To Keep or Not to Keep

Grandma's Dish

I asked my friends on my Shiny Tiny and my Personal Facebook pages this question.

When you are downsizing, do you keep family heirlooms, give them to family or friends, or sell/donate them? And here are their responses.

Everyone said that if it is a family heirloom, you should give it to a family member or friend who would like it.

However, if it is just an antique, sell it, donate it or keep it if you really like it.

Blue Dishes Plate Setting

My friend Kelly Rye, who lives in a tiny house on wheels with her family, said that she and her family use a set of family silverware as their daily set.

“We also have a huge collection of Wedgewood China. We don’t use it so it sits in storage. I think I keep it out of guilt? It was my mom’s and despite not actually liking the Greek characters etched on to it, I can’t get rid of it. That being said, Time usually lessens the guilt and I imagine I’ll be able to part with it in a few years.”

{I will be interviewing Kelly in a future blog post.}

My friend Leslie McKelley, who lives in a yurt with her husband Daniel, makes repurposed items from family heirlooms. We had an interesting conversation.


“My Mom had a set of dishes that my Dad brought back from occupied Japan. Fancy dishes. So fancy that they could not be used. So fancy that, after 60 years, they were still in their original packing cases. So fancy that not one of us kids or any of the grandkids cared one bit what happened to them. Pretty sure I could buy a trinket at a thrift shop and hand it to one of my grandkids saying “This was Great-Great Uncle Marvin’s” and they, not knowing, would feel honour bound to keep it. I don’t want to do that to them. Weighing them down with my memories.”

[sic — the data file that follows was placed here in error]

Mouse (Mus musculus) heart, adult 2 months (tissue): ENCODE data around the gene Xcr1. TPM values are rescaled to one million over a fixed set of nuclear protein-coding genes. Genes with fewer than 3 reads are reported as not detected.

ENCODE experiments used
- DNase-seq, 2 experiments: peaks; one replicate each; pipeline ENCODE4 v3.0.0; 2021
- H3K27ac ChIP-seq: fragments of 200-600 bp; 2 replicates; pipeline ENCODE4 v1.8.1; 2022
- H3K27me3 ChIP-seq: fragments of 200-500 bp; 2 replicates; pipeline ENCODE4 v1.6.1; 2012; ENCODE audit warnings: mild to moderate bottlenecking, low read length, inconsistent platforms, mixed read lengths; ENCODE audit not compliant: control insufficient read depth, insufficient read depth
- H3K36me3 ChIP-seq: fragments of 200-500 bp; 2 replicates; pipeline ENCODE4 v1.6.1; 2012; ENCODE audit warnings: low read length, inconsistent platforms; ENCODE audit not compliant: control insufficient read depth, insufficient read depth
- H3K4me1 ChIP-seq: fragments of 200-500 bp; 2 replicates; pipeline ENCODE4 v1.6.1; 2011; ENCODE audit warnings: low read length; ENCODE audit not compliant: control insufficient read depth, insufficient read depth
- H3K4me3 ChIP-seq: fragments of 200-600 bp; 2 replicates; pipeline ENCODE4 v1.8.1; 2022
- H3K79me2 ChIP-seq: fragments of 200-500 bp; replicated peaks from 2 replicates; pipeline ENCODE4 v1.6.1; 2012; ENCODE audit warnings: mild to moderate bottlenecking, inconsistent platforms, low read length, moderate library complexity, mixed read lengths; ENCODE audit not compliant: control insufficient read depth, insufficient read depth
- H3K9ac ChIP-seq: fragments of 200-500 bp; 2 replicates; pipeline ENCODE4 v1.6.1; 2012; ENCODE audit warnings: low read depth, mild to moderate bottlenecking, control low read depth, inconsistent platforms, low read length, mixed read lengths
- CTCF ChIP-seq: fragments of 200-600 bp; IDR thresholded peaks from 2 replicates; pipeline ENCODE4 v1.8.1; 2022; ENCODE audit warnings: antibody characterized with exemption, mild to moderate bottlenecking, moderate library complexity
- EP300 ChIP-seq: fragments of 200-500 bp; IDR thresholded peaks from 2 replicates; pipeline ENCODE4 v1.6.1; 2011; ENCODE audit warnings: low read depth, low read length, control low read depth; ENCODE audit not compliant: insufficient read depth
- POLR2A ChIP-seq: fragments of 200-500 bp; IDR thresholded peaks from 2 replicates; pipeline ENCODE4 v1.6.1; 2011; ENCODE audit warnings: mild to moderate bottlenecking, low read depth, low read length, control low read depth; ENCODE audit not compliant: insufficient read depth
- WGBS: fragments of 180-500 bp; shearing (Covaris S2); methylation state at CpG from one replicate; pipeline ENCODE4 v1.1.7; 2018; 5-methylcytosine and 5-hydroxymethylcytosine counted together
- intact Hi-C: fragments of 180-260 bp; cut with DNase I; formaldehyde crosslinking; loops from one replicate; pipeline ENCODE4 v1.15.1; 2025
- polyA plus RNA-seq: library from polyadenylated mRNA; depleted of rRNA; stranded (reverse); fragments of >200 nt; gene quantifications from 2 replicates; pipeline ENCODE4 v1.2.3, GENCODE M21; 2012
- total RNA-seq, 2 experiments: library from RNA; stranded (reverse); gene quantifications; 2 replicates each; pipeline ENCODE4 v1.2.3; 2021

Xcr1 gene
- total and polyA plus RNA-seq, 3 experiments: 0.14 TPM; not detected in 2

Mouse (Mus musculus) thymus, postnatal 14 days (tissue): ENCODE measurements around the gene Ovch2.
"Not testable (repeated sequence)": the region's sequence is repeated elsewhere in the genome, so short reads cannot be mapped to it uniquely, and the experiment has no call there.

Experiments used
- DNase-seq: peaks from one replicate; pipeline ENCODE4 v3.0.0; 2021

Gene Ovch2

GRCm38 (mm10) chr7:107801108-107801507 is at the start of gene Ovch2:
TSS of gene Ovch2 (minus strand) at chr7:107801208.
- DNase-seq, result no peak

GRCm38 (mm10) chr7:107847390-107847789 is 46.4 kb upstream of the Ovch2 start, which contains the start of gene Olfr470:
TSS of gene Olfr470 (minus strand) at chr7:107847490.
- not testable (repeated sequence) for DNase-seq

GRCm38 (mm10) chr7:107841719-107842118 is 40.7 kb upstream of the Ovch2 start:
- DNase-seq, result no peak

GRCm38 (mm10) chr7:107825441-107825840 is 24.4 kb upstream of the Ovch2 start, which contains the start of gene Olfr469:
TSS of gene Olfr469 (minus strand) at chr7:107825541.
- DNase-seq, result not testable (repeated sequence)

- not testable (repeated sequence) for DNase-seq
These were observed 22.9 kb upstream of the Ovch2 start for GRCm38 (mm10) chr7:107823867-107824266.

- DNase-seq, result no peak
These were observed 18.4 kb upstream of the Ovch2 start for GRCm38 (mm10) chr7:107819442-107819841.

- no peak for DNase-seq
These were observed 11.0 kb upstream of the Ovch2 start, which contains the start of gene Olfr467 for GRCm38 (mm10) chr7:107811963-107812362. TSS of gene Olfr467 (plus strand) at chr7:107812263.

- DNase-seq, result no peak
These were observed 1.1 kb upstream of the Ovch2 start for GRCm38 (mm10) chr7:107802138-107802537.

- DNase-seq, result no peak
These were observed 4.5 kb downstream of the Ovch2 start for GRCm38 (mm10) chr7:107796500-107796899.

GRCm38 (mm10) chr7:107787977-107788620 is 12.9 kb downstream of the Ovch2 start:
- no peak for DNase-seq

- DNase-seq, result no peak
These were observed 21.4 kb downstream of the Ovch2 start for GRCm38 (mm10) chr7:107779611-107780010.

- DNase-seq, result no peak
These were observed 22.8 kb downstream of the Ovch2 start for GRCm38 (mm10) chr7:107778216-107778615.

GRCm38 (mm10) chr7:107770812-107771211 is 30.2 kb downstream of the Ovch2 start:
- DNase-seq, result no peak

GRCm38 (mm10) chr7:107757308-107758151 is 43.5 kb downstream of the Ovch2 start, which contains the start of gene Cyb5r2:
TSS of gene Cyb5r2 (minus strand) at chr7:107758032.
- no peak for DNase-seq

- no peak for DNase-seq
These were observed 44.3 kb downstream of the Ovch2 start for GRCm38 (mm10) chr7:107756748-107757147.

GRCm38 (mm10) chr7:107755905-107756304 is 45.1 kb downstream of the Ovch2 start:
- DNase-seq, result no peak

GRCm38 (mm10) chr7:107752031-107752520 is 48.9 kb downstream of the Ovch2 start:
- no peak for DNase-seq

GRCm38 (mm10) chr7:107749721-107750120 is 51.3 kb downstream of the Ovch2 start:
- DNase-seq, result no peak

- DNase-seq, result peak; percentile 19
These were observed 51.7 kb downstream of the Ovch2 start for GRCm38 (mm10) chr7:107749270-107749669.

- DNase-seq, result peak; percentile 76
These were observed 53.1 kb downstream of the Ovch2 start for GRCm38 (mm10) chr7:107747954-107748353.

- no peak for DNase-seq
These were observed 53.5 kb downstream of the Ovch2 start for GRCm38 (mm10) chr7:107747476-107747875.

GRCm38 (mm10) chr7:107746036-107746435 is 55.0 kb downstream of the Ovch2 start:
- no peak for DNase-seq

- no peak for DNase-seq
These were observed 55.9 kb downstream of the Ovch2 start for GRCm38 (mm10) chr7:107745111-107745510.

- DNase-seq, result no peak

“Great point Leslie! Why do we have this stuff anyway? It is for the memories. Would it be enough to have a picture of it so that we can still remember?”


“What I have been doing over the years is taking bits and pieces and making stuff from them. My grandmother Family Jewelry(who was an active part of my daughters and niece’s life) had a drawerful of handkerchiefs and quite possibly a half ton of costume jewelry. So, each of us got a small shadowbox with a hanky, a piece of jewelry, and a photo. Also cut up some of her silverware (which my Mom had also used) into necklaces for all of “the girls”. That way, the memory was there, but not in the quantity.”


“Leslie–I LOVE that. I would like to do a post on that. Would you be willing to get together sometime so I can get pics? I think people would like to know how to do this!”


“Sure.  Grandma’s “pearl” necklace can be cut apart and made into earrings as well. The hard part is when families expand, you can not give one the service for 12 and the others nothing, so we try and make it so everyone has a small part. Memories without the weight.”

{I will be interviewing Leslie in a future blog post.}

My friends Linda Swartzback Pratt, Vicki Simpson and Lynne Billig had a great conversation about how to decide who will get what ~ or should we just get rid of the stuff because no one cares?